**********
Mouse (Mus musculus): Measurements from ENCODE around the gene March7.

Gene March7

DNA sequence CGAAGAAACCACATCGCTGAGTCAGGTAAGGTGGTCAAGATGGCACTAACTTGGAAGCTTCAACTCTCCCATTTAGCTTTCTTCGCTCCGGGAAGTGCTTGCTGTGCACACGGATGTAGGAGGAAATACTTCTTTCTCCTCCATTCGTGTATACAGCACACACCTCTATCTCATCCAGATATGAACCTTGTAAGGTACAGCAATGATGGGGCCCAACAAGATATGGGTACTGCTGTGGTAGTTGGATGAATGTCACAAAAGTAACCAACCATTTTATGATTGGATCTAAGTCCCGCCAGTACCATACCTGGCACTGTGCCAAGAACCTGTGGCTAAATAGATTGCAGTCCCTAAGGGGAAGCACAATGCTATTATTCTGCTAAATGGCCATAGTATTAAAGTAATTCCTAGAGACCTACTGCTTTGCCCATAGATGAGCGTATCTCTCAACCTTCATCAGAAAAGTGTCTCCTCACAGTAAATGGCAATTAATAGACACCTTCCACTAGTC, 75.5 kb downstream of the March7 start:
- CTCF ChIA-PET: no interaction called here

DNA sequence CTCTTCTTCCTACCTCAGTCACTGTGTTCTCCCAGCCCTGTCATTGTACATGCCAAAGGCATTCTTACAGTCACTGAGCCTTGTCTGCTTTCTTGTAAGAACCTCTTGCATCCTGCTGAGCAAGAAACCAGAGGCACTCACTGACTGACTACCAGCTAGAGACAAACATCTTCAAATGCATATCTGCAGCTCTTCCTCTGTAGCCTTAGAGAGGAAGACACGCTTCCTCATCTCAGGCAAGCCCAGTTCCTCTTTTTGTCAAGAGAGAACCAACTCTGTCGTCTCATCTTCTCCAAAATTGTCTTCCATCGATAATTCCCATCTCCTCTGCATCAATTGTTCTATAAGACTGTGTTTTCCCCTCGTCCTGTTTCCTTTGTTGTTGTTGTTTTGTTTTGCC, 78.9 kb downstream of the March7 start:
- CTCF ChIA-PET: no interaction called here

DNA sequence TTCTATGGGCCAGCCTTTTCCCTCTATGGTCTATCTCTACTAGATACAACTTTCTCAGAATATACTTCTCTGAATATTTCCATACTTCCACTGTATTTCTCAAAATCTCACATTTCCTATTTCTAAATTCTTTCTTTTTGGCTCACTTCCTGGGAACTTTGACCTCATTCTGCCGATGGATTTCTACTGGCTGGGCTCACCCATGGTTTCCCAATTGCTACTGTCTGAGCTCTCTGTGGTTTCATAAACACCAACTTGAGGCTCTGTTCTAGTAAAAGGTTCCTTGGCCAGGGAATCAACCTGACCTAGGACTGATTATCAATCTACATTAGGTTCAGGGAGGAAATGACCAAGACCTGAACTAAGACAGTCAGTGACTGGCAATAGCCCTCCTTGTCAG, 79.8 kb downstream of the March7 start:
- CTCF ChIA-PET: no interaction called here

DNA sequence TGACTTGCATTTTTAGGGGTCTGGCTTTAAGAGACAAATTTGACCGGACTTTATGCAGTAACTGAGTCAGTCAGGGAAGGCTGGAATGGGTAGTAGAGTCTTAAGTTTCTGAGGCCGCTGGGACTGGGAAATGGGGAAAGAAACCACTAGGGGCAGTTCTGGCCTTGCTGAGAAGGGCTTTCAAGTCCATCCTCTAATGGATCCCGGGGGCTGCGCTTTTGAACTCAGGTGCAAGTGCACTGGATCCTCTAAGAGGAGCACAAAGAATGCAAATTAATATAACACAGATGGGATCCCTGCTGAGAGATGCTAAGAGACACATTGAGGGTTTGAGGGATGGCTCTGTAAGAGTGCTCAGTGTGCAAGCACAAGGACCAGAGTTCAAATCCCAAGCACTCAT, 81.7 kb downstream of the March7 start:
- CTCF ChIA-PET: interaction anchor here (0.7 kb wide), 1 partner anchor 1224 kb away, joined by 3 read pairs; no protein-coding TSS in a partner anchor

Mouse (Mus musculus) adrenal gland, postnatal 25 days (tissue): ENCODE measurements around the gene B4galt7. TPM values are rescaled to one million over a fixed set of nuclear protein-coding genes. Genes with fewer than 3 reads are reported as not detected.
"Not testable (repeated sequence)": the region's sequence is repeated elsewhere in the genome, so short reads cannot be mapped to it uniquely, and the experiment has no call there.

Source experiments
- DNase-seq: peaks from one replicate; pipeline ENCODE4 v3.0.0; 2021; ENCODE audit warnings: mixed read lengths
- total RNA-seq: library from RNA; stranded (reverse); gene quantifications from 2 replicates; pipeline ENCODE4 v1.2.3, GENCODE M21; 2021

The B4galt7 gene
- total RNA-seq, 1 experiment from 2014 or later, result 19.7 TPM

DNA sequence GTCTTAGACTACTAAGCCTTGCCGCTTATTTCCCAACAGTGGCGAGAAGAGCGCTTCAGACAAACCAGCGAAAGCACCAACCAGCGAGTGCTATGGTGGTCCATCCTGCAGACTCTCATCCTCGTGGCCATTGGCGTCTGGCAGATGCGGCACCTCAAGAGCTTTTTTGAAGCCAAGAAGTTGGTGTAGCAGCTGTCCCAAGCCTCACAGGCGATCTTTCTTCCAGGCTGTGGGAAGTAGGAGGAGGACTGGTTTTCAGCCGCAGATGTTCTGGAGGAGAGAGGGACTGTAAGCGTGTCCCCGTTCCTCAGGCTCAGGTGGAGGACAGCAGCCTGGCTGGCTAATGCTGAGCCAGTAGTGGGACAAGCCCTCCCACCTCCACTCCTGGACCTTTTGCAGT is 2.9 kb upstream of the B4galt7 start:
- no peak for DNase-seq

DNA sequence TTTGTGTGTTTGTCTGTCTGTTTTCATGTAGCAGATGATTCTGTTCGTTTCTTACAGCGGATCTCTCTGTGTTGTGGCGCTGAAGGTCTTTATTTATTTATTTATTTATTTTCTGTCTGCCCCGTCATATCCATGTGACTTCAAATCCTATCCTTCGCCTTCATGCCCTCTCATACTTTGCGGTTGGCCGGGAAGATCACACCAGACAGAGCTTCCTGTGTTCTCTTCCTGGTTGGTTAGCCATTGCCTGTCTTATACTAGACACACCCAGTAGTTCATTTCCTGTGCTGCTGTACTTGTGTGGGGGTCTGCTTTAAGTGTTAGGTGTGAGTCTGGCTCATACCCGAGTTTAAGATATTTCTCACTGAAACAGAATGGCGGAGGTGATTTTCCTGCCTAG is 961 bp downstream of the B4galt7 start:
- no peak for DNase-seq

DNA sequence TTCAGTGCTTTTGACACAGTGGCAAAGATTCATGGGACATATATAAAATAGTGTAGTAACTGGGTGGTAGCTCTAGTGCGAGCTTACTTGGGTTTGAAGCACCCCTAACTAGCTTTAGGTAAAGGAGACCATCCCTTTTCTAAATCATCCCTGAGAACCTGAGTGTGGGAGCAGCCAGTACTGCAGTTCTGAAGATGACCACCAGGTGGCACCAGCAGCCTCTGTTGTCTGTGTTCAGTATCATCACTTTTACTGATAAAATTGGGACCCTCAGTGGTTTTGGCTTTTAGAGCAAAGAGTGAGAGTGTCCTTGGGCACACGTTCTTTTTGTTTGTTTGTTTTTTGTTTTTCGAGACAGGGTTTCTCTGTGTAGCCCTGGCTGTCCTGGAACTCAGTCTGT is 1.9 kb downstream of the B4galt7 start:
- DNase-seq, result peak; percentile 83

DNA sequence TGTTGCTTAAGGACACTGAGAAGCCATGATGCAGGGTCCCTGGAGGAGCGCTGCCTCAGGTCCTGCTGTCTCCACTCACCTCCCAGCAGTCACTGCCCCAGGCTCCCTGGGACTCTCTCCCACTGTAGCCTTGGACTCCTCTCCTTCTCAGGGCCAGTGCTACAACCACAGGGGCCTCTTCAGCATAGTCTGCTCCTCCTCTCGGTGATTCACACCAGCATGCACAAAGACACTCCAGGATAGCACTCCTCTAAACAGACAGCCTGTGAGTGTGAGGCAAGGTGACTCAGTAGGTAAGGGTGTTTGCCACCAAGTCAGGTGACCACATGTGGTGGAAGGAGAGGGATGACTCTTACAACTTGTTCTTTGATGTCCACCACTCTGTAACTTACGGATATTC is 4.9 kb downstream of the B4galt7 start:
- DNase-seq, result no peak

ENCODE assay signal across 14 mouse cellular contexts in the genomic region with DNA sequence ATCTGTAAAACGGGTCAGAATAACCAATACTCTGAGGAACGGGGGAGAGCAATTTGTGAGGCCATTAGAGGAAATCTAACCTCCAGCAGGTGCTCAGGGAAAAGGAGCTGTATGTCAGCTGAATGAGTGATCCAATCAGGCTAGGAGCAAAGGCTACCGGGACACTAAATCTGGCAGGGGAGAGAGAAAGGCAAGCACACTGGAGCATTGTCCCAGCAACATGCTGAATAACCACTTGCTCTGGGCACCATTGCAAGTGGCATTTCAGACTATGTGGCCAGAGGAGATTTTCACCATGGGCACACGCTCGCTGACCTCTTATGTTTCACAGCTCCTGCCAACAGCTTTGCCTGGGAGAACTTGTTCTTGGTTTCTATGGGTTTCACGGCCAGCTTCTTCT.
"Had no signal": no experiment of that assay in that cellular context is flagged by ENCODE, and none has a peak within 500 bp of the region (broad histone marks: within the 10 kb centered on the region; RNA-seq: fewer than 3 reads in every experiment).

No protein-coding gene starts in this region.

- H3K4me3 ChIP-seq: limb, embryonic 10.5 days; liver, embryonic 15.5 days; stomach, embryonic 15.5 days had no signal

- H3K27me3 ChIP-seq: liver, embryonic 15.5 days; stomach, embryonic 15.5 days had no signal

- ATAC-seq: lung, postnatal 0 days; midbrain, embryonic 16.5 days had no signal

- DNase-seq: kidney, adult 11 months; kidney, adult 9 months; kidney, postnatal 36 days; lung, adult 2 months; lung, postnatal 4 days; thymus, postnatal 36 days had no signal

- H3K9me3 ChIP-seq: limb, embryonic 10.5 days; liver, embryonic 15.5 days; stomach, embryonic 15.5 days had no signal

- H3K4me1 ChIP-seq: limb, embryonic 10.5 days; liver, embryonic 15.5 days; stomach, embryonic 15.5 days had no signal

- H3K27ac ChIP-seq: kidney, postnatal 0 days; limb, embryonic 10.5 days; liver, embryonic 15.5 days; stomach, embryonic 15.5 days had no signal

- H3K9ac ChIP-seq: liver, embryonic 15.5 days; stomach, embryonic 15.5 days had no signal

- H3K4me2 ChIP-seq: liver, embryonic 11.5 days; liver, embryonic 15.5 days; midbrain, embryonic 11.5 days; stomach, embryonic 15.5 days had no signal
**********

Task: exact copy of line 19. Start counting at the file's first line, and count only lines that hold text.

- no peak for DNase-seq